- Your timetable is your friend
I often say that I can tell what kind of year I am going to have based on the timetable. Those few labelled cells on a spreadsheet are a blueprint for your peaks and troughs, your windows of productivity and your ‘power-through it’ pathways. But your timetable is your friend. Get to know it. Think strategically about what those innocuous boxes mean for you. How you can be most effective. Last year Tuesdays were the ultimate ‘power-through.’ Alongside a 5 period day, I also had a lunch duty and a long after school SLT meeting. There was absolutely nothing I could tick off my ‘to-do’ list on a Tuesday. Nothing. I did, however, have two frees on a Monday. Frees I would protect with my life and carefully link to lesson prep and whittling down my to-do list. Avoiding low impact tasks in these frees made sure I felt less stressed on Tuesday. Each week, I print out a ‘weekly planner’ version of my timetable and will in what I am teaching and what I am going to work on when. I can then use this to transfer into my diary (see below) Thinking ‘big picture’ before feeling swamped in the minutiae really helps self evaluation.
- The bullet journal diary
Last year was the first year in a decade that I rescinded the offer of a teacher’s planner. I needed something that allowed me to integrate all of the different pressures and demands on my life and the bullet journal approach has been a godsend. I am by no means evangelical about the process, but I’ve adapted the main ideas to suit me and have found that it has helped me plan my time, hold myself accountable and avoid the goading pressures of one stagnating ‘to-do list.’ In brief, all you need is a ‘day a page’ planner and your own coding system (mine is below) I outline what I am teaching at the top and then list events, tasks and reminders underneath, carefully crossing when complete or drawing a line through if cancelled. Two significant features are the migration function (an arrow and adjacent date) which codes for a task that has not been completed and has been moved to a different available slot. I found that this helped me evaluate my list regularly. If I haven’t achieved it, is there a reason? Do I need some more time? Am I being too ambitious. Equally, the urgent exclamation mark is my non-negotiable. This means I have to complete it today and this helps focus the mind. It might not be the most glamorous task, but I needs to be done. In the example below it is important to note that I have included a phone call I needed to make about my daughter. Life, work integration in black and white.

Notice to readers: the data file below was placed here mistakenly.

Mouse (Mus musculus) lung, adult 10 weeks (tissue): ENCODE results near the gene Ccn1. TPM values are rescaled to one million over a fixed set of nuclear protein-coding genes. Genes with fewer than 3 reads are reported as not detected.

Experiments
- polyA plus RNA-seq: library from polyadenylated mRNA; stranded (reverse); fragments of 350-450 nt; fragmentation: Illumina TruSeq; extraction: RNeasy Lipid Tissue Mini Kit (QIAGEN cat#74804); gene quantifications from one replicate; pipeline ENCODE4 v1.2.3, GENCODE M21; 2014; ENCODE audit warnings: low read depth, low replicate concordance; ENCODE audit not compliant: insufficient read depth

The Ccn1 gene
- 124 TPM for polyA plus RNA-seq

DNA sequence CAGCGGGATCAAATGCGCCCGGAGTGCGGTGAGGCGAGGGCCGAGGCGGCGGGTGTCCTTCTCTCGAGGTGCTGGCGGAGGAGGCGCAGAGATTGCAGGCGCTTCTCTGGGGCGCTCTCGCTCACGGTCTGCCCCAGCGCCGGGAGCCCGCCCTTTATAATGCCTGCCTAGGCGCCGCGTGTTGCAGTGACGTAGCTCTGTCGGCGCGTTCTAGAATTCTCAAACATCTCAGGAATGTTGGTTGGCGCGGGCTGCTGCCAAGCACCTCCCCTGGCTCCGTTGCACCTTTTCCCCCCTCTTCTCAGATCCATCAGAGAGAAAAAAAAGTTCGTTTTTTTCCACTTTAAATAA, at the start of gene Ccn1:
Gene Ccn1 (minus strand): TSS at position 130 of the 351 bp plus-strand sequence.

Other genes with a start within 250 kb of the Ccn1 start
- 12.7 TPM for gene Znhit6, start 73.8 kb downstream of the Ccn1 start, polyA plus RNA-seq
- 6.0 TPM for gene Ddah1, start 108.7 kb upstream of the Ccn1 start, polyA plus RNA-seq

The above ideas are just three ways to help the return to work. I have written before about ways to streamline workload and all of these ideas can be used alongside the above. I hope they are helpful! Regardless, it is important to let yourself feel the emotion of the transition. Empathetic schools understand it and support it. Good luck!